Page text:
SS: I came to it from the perspective, again the myth of Narcissus and Narcissus being a hunter — the idea that there’s something inside yourself that you’re looking for, there’s some safety outside in the world you’re looking for. I read another book about the relationship hunters have to their prey and it’s the idea that there’s some sort of unspoken agreement, that there’s sort of a dance they have to do, both hunter and prey take on both roles, I like the way that that sort of kicked off the idea of the search.
TK: Word. What was the recording process like, particularly on tracks like “Event Horizon”, it’s a very unique, resonate sound.
SS: My recording process is me in my bedroom with my laptop. [laughs] “Event Horizon” came together as a full song really quickly, lyrically and melodically, and I really wanted it to feel like I was using my voice as an instrument. I guess that’s still surprisingly newer territory for me? I generally lust free flow and let whatever comes out come out, and then shape it from there. But as the song was coming together I felt really strongly, in the writing process, where I see myself performing this one live.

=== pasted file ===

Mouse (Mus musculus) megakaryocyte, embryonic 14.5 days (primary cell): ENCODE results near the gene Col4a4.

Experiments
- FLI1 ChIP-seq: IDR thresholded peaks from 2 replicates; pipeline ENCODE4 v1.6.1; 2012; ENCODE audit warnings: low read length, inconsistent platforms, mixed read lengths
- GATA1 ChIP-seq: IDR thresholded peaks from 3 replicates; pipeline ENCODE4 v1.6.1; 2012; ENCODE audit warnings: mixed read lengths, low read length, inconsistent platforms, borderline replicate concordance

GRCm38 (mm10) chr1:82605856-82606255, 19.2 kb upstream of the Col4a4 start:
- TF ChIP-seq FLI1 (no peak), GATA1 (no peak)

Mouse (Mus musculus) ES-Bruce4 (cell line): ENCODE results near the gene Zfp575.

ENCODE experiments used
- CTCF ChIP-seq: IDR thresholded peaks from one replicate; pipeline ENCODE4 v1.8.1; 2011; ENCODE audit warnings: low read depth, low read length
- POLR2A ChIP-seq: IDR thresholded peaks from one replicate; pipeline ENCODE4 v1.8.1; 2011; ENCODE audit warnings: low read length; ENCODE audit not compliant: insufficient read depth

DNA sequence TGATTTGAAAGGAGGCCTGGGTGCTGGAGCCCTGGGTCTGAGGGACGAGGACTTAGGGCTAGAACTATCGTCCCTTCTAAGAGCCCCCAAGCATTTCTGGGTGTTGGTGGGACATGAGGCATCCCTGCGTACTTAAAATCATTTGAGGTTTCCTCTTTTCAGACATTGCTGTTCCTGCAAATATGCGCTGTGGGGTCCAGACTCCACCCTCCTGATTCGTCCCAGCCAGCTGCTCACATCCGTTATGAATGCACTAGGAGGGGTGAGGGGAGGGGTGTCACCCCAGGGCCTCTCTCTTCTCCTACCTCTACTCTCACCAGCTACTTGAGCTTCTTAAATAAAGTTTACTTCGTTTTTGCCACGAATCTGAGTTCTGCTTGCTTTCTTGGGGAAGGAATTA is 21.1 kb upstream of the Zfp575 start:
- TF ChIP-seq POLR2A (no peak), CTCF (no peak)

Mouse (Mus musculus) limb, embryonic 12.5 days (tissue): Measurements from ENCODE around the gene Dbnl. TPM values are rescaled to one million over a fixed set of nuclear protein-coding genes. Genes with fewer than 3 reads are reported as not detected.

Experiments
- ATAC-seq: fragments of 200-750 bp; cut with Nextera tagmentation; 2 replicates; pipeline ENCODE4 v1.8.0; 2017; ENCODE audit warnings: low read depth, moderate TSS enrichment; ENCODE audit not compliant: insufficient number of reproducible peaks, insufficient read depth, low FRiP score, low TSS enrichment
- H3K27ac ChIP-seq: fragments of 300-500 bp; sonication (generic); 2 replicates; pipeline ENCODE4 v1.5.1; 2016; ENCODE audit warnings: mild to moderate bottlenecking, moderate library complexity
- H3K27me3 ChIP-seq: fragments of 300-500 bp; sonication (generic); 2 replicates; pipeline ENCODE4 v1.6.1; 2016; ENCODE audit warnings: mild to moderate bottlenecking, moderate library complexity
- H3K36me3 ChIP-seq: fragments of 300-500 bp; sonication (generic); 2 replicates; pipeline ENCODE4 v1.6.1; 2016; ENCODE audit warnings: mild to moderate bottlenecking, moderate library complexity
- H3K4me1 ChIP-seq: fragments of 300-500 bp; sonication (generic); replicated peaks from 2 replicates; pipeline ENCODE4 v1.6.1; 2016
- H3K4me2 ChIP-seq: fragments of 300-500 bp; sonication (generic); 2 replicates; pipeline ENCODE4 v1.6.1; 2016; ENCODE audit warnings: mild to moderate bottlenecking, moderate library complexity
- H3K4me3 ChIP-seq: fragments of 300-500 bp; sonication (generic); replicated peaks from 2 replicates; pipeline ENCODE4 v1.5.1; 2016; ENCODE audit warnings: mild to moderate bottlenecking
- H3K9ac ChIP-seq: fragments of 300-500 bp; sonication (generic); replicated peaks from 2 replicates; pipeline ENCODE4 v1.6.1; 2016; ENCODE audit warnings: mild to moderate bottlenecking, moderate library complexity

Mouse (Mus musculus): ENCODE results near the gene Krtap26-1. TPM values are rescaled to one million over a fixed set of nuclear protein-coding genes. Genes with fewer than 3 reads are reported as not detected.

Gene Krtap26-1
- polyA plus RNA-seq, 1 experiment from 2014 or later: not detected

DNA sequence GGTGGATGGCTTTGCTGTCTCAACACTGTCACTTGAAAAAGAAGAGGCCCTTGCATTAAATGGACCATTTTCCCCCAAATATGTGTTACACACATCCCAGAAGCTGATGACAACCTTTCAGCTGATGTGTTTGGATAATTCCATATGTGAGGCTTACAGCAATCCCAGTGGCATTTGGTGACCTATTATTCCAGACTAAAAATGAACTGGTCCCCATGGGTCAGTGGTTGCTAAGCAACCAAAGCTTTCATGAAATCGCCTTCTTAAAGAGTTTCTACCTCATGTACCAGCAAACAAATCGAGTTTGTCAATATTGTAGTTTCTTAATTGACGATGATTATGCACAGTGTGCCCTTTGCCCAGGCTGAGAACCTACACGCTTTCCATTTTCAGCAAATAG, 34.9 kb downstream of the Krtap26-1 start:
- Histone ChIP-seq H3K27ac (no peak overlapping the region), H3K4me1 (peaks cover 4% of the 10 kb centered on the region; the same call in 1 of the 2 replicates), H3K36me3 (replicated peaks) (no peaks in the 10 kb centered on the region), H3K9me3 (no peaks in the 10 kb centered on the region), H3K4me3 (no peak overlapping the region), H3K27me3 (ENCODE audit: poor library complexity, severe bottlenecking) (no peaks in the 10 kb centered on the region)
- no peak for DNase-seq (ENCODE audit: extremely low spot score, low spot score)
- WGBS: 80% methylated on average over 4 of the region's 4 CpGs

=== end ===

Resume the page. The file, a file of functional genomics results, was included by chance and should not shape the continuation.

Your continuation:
TK: It def has that big, fill-the-room sound. Which isn’t easy to get on a laptop. Whatever tricks you were using was really impactful. Do you spend a lot of time developing that, shaping the sound? Is it more like how you describe your lyrics as freeflow or do you sit there for hours tinkering on a specific hi-hat here, drum sound there?